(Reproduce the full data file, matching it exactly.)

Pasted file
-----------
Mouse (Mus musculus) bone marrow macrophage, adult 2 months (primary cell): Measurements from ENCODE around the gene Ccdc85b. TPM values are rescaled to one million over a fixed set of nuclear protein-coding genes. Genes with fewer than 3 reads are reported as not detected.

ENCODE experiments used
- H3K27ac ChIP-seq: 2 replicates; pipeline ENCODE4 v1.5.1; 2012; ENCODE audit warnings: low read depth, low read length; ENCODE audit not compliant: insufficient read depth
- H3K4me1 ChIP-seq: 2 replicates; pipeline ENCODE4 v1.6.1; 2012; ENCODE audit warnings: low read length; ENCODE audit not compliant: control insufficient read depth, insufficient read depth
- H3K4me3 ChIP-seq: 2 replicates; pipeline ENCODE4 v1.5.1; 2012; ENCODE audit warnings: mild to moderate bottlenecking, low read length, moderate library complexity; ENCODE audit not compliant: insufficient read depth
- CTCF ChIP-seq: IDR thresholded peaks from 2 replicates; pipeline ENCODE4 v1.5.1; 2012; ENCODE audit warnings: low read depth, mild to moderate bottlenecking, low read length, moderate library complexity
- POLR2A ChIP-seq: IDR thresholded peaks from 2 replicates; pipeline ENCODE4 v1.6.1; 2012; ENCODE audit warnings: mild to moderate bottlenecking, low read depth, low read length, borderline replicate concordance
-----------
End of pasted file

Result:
Mouse (Mus musculus) bone marrow macrophage, adult 2 months (primary cell): Measurements from ENCODE around the gene Ccdc85b. TPM values are rescaled to one million over a fixed set of nuclear protein-coding genes. Genes with fewer than 3 reads are reported as not detected.

ENCODE experiments used
- H3K27ac ChIP-seq: 2 replicates; pipeline ENCODE4 v1.5.1; 2012; ENCODE audit warnings: low read depth, low read length; ENCODE audit not compliant: insufficient read depth
- H3K4me1 ChIP-seq: 2 replicates; pipeline ENCODE4 v1.6.1; 2012; ENCODE audit warnings: low read length; ENCODE audit not compliant: control insufficient read depth, insufficient read depth
- H3K4me3 ChIP-seq: 2 replicates; pipeline ENCODE4 v1.5.1; 2012; ENCODE audit warnings: mild to moderate bottlenecking, low read length, moderate library complexity; ENCODE audit not compliant: insufficient read depth
- CTCF ChIP-seq: IDR thresholded peaks from 2 replicates; pipeline ENCODE4 v1.5.1; 2012; ENCODE audit warnings: low read depth, mild to moderate bottlenecking, low read length, moderate library complexity
- POLR2A ChIP-seq: IDR thresholded peaks from 2 replicates; pipeline ENCODE4 v1.6.1; 2012; ENCODE audit warnings: mild to moderate bottlenecking, low read depth, low read length, borderline replicate concordance